Context told her that a girl had needed an ambulance. But why and how was a mystery. Had... no, don't jump to conclusions. She steadied her breathing.
She’d called, the girl had passed out, there had been panic and fear directed, and Brooke didn’t like how all that had felt decidedly pointed before black had taken over. What if this was all a dream? Or what if she was dead? What if the girl was dead?

There was a hand to her calf and she tried to do as Heidi asked after a beat. Taking in a shaky breath, it hurt her lungs and there was a lean towards that dangerous ledge. It would be too easy to shift, that ache was threatening, but maybe it was her body being tired or simply the other coyote being close or that Eli was in the vicinity, but she didn’t fully feel that slide. It was like she was wedged in between walls tightly while something tried to pull her down to no avail.

Another breath. It got slightly easier. Spotting the clothes at the end of the couch, she grabbed at them with a fast lean, pulling the pile towards her, easily making work of throwing the shirt on. As her head popped out of the hole, the shuffle of threads was reassuring as she considered Heidi’s words, some kind of armor against the reality that was right now at whatever hour.

Everyone was gone by the time Heidi got there. That had to be good right? No police tape for starters.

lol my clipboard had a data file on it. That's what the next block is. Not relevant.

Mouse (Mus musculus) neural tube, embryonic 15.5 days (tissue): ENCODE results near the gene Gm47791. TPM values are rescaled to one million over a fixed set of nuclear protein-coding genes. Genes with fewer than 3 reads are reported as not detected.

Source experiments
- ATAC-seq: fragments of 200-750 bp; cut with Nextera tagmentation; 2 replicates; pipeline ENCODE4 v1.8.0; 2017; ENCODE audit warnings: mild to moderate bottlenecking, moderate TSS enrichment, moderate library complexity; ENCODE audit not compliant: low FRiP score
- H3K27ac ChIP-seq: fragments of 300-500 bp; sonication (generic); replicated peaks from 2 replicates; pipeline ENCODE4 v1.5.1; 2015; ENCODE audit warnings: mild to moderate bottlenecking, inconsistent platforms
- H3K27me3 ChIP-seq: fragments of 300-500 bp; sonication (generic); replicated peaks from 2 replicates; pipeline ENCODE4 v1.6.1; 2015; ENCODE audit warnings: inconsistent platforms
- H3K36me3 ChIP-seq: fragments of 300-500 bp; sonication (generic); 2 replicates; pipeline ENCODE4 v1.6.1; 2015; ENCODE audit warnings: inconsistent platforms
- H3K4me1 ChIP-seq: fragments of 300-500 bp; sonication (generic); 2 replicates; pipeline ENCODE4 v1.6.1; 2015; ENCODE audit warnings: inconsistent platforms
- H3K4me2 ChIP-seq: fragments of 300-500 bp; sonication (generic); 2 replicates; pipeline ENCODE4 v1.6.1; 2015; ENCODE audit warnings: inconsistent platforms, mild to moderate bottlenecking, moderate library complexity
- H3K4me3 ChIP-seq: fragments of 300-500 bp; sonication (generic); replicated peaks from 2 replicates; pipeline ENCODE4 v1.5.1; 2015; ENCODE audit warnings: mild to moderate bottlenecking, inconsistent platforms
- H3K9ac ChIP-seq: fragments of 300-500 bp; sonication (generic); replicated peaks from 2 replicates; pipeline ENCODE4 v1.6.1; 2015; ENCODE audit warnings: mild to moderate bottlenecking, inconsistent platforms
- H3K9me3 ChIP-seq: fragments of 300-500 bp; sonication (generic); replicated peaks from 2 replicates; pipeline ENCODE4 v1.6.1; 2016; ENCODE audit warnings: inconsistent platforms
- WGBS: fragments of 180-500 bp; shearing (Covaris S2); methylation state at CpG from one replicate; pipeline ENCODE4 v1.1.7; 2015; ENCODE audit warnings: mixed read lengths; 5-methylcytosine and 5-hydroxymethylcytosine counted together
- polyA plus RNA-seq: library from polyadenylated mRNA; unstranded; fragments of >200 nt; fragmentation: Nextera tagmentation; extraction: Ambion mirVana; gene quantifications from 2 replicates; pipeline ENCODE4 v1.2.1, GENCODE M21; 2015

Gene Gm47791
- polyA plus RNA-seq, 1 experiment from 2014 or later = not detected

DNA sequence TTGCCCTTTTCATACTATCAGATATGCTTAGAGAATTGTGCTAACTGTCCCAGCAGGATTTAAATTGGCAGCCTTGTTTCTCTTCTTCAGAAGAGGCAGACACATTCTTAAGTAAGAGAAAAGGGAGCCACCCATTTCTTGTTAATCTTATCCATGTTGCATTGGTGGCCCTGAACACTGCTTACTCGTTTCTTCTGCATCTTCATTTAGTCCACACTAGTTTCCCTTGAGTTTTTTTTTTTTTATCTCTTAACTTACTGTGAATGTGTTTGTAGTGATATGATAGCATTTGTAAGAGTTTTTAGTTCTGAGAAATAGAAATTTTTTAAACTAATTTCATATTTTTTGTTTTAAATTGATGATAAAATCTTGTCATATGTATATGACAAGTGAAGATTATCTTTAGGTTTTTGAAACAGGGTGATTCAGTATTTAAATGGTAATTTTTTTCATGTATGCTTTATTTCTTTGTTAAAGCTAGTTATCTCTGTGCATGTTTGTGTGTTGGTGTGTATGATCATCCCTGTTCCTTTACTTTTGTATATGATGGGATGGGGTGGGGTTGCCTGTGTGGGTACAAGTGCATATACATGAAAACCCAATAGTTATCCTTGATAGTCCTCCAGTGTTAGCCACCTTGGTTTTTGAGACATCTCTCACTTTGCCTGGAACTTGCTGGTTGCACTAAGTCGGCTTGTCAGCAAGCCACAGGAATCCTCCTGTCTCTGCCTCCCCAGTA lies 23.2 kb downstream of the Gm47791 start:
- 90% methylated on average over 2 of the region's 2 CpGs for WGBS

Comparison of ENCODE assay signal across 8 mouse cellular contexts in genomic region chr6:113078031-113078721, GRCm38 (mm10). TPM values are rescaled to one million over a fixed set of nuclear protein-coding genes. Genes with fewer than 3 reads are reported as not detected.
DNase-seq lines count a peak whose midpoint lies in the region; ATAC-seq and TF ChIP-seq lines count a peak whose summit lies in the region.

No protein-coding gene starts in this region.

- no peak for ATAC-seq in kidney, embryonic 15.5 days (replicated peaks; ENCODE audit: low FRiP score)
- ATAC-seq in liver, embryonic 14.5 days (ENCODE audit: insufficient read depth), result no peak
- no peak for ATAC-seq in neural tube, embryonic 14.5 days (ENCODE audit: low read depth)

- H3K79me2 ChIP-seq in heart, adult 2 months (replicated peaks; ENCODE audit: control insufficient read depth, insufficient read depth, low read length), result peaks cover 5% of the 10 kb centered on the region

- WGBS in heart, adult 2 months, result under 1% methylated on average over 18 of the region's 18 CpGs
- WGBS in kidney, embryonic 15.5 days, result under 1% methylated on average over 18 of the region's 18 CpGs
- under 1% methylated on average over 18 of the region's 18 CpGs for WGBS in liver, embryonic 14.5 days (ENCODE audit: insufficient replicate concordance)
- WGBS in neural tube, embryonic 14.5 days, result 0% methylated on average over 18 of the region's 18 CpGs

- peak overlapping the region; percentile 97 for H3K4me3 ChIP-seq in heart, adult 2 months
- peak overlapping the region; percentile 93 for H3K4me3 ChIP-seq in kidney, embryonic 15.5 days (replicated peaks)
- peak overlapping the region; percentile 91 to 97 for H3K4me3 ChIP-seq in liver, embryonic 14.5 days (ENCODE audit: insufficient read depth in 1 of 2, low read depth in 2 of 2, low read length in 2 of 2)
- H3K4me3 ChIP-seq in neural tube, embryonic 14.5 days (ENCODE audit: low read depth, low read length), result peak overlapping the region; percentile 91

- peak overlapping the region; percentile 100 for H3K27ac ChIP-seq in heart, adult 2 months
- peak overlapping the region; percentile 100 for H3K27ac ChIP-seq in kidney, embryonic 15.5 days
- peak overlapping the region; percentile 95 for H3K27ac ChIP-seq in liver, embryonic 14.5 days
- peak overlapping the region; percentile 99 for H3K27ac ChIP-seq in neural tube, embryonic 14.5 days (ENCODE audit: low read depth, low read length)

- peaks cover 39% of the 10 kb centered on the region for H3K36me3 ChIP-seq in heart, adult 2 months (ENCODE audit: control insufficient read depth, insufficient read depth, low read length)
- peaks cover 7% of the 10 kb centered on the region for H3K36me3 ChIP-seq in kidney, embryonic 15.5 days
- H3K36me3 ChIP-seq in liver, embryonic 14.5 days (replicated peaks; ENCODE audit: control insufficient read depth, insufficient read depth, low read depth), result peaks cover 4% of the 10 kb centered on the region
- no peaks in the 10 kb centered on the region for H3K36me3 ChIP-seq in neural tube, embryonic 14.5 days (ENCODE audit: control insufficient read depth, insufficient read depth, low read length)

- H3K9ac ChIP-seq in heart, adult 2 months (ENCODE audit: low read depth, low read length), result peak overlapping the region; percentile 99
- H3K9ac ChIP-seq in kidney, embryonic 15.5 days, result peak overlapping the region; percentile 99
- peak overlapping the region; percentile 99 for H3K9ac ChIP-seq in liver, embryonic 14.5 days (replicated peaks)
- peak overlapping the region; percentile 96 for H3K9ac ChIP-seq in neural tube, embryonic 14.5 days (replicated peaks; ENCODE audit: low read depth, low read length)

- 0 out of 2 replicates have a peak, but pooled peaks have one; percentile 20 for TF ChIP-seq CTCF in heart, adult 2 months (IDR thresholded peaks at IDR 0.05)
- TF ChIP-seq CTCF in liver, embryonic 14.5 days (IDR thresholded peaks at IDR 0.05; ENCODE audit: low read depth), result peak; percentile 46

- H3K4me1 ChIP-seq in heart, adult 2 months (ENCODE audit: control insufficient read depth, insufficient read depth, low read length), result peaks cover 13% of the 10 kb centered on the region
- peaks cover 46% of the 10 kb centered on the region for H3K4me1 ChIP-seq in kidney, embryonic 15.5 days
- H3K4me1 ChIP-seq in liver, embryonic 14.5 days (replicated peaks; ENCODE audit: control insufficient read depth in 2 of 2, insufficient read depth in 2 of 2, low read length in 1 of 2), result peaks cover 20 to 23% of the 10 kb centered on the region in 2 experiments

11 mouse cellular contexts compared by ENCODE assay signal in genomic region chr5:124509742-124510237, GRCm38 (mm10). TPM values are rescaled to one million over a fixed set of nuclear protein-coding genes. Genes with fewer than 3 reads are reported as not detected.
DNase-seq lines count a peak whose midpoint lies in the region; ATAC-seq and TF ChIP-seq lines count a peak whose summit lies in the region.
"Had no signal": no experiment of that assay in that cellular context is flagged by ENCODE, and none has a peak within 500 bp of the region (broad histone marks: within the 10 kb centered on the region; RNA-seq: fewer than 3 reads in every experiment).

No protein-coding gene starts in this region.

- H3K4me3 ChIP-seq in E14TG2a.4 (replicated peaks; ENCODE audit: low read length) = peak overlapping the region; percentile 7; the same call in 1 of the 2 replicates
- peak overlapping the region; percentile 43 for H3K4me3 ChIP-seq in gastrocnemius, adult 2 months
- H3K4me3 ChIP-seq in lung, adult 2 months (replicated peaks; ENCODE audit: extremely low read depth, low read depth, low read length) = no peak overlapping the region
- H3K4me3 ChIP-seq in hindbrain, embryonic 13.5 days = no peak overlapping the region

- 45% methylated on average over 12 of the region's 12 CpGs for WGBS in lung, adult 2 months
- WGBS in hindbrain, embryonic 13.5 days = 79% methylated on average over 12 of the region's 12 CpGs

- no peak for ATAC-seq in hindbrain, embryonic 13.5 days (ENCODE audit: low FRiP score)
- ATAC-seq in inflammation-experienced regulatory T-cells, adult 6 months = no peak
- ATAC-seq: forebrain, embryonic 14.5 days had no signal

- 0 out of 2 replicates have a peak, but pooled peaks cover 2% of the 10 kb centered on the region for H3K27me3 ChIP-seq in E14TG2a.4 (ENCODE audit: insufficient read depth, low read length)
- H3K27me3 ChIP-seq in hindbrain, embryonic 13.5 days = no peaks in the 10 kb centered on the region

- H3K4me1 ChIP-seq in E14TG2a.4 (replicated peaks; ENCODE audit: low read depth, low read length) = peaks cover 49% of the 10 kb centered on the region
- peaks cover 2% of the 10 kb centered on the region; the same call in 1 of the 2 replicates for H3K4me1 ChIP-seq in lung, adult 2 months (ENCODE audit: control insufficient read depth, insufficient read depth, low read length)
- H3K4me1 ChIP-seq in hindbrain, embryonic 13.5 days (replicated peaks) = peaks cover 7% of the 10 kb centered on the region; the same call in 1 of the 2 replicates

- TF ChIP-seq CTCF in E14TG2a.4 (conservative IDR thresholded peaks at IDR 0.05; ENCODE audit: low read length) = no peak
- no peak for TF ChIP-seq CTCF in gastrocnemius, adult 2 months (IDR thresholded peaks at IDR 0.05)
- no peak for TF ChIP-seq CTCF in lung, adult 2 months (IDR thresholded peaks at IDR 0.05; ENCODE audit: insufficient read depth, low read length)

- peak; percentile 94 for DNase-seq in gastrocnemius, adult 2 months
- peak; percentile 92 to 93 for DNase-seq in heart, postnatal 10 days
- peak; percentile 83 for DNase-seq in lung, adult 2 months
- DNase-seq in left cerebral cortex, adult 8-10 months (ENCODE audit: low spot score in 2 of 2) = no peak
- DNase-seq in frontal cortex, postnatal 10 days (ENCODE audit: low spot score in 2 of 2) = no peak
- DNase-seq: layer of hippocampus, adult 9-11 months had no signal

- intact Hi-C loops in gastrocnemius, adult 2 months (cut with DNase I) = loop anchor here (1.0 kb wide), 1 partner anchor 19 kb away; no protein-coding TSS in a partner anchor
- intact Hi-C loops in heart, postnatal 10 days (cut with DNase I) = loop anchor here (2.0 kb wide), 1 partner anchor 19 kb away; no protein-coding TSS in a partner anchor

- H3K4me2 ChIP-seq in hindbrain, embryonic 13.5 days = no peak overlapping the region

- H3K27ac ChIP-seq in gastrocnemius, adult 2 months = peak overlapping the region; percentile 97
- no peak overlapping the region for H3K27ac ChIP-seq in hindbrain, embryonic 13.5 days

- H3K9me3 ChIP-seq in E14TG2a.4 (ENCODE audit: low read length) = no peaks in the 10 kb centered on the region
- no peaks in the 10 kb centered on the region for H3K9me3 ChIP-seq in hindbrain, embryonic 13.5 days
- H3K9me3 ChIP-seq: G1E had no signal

There was a lot she could preamble this all with in how she’d ended up at that gas station, about how distant things were becoming, how everything felt like she was under a microscope, that her parents didn’t really view her normally anymore, but Brooke just skated over it, started right at the heart of the events of the day. Loose sweatpants slipped under the covers as she tried to arrange a leg in at a time, the material pulling against covers. ”I was going to go inside to get a snack when this girl yelled. She’d gotten sick and I was trying to ask if she needed anything, but then, she just,” Brooke stopped, trying to figure out how to explain it as her hands now free of pulling on pants, rolled fingers into palms back and forth. ”She had asthma and couldn’t breathe and I didn’t know what to do, y’know?”